If your site should be verifying the hash, it will need to migrate to verifying the SHA2 hash before June 27, 2019.

I’m a Magento developer. What do I do?

If you’re using the stock Authorize.Net payment method you basically just need to apply the appropriate patch. There’s different methods of doing so though depending on which version of Magento and which method it was setup.

Magento 2.x via composer

The steps for handling applying this patch are relatively straightforward and are based off this guide:

We recommend taking this approach because it tracks the patch as part of the project and automatically applies it. This aides projects with multiple developers and avoids the patch being forgotten on deployments.

  1. Create a “patches/composer” directory in your code’s root

  2. composer require cweagans/composer-patches

  3. Download the patch file into that dir and replace “vendor/magento/module-authorizenet/” references with an empty string

  4. Update composer.json’s “extra” section with the stuff below (the section probably exists already so add the “patches” and “composer-exit..” keys)

  5. composer -v install (verify the patch applied by checking the source code since the output is a little confusing)

  6. composer update –lock (updates your composer.lock hash)

  7. Test and commit/push

"extra": { "magento-force": "override", "composer-exit-on-patch-failure": true, "patches": { "magento/module-authorizenet": { "MAGETWO-AuthNetDPM: Authorize.Net Direct Post Method SHA2 verification.": "patches/composer/" } } }

Magento 2.x via GitHub clone

In this case you probably cloned the magento repo from github and have all of the Magento code committed instead of in composer packages.

In this case, download the github version of the patch and use “git apply” to apply the patch. Test, commit/push.

Magento 1.x using Direct Post Method

You may not need to patch if you’re not using the “Direct Post Method” payment method. Check your store configuration to verify which method is being used. The Direct Post Method is recommended though due to its potentially lesser scope for PCI-DSS compliance.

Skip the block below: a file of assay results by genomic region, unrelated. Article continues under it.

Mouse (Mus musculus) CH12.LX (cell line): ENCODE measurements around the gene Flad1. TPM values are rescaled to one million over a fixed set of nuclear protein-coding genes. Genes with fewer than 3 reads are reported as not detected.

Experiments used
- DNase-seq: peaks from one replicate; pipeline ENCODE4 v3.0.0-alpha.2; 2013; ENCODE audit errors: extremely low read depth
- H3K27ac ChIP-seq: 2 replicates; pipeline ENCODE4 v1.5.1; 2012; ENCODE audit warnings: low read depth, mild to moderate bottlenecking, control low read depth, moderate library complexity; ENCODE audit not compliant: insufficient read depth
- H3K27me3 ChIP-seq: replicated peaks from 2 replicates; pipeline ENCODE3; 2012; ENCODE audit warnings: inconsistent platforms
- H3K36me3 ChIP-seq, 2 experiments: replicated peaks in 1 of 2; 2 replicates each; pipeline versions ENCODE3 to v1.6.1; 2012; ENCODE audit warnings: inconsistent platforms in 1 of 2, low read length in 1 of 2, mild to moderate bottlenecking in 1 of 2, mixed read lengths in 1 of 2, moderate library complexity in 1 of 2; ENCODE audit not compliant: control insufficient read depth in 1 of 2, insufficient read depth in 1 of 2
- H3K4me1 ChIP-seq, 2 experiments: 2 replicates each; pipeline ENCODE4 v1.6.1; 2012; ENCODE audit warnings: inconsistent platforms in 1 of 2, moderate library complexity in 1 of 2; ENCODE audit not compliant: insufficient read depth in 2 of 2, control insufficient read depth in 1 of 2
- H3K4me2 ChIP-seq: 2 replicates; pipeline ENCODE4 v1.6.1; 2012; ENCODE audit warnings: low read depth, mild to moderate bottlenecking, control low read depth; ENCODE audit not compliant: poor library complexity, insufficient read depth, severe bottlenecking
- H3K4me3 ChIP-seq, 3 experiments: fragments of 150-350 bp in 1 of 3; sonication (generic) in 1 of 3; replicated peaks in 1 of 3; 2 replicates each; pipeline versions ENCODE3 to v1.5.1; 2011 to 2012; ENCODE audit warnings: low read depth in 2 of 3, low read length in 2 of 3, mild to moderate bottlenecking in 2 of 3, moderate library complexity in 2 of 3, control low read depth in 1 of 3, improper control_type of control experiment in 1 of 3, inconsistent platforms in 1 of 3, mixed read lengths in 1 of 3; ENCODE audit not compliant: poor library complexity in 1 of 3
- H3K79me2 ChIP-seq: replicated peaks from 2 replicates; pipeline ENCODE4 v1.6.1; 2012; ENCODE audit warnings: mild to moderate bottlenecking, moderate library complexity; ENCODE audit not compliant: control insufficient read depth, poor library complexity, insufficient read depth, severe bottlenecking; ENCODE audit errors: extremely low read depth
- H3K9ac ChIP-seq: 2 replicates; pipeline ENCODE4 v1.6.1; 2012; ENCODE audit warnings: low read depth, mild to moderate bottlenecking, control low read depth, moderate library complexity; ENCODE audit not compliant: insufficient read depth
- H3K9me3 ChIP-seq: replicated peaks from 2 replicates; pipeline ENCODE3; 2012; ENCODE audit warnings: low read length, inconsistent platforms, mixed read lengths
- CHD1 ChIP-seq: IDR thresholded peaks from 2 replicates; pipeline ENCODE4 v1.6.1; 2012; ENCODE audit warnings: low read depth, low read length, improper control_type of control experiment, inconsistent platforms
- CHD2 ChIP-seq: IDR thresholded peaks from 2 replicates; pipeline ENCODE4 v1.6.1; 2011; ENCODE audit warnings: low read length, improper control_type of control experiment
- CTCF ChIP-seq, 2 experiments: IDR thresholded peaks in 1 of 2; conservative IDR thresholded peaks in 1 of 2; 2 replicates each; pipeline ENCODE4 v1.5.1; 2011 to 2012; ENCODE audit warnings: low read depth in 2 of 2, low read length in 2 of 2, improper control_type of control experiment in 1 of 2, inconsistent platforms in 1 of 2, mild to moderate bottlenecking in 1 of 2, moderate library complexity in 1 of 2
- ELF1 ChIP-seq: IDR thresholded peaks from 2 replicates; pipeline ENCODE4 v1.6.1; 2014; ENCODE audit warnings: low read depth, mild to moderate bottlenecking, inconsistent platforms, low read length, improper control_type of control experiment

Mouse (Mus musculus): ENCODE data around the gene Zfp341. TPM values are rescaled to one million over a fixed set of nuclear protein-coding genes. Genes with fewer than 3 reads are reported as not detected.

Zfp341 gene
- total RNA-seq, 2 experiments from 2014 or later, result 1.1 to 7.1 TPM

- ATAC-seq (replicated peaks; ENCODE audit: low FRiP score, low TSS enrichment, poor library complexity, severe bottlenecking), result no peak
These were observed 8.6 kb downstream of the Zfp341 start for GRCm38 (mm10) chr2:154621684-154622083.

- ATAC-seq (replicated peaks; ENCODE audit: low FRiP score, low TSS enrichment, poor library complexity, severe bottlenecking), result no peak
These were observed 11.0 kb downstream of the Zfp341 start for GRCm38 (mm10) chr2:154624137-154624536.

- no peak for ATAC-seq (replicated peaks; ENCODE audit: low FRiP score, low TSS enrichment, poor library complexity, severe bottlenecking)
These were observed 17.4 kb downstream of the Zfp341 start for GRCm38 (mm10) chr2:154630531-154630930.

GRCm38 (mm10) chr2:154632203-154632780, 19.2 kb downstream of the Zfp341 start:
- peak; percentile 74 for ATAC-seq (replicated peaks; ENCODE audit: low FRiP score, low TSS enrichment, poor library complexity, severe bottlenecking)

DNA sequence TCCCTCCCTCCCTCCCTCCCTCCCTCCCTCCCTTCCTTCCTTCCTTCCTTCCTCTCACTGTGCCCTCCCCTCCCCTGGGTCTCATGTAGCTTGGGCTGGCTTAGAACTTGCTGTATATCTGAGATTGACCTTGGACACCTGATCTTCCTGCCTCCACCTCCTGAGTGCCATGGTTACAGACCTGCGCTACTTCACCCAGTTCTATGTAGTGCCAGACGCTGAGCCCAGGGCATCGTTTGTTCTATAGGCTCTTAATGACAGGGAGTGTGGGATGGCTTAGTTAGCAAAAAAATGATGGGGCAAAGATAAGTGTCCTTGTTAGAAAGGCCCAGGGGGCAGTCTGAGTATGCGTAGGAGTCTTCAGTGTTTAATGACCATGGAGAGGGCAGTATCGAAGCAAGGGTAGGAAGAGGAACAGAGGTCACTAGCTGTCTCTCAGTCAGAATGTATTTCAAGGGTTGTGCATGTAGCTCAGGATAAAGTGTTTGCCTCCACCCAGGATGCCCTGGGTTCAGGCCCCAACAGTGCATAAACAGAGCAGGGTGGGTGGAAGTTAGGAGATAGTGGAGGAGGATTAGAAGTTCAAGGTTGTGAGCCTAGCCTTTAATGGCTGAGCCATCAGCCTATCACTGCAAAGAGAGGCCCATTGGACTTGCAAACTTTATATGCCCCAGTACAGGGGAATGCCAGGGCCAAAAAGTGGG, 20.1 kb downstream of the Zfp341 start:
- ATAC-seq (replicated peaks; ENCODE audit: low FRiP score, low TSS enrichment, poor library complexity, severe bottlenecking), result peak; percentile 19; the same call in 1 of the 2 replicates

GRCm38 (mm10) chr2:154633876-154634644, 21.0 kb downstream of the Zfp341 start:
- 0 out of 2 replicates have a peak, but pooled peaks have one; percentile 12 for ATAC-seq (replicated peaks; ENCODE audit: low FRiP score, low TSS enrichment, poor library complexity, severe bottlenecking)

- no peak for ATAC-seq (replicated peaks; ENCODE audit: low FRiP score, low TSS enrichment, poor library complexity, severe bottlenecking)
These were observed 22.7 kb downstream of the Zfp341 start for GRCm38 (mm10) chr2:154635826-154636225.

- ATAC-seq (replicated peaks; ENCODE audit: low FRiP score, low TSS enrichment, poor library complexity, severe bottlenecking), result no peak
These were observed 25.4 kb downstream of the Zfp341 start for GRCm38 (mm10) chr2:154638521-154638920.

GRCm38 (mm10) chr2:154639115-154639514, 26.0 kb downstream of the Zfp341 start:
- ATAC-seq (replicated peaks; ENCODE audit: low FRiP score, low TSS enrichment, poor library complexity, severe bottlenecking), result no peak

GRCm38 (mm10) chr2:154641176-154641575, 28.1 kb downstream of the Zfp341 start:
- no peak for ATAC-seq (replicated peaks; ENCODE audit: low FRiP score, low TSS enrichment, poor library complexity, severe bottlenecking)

The simplest is to download the file from the “Release Archive” tab on the Magento Downloads page, or just this link:

Move that downloaded file to your project root and apply it via executing: “/bin/sh”. Test, commit/push.

There’s been unofficial reports of issues with this patch. We’re still in the process of verifying this.

I have a custom site. What do I do?

This is more complex because it depends on your unique situation. You might not need to be verifying any hashes so you’re fine. Your site might be verifying the MD5 hash when it doesn’t need to. Or, your site might already be using the SHA2 hash.

You’ll need to engage with a developer to help you find out. One option that might be possible, after March 7th, you can test your site against the Authorize.Net sandbox and if nothing breaks, you probably don’t need to change anything before the June 27, 2019 deadline.

Now is a good time to review your Authorize.Net integration method

However, if your site is using a deprecated Authorize.Net integration method (SIM, AIM, CIM, DPM, etc.) then now is also a good time to begin the planning on updating the integration to one that is not deprecated. Either remaining with Authorize.Net or using a different payment processor.

The primary reason is that, much like the MD5 removal, the other integrations can be officially removed without much notice. Better to be on the safe side.

Can you help me with this?

Of course! Please contact us today so we can help you before the Authorize.Net deadline starts affecting your business.